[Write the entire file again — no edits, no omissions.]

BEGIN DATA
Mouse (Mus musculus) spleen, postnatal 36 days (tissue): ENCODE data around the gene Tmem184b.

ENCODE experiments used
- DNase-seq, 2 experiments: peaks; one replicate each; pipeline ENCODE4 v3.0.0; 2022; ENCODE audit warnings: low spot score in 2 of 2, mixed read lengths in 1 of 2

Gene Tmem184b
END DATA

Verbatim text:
Mouse (Mus musculus) spleen, postnatal 36 days (tissue): ENCODE data around the gene Tmem184b.

ENCODE experiments used
- DNase-seq, 2 experiments: peaks; one replicate each; pipeline ENCODE4 v3.0.0; 2022; ENCODE audit warnings: low spot score in 2 of 2, mixed read lengths in 1 of 2

Gene Tmem184b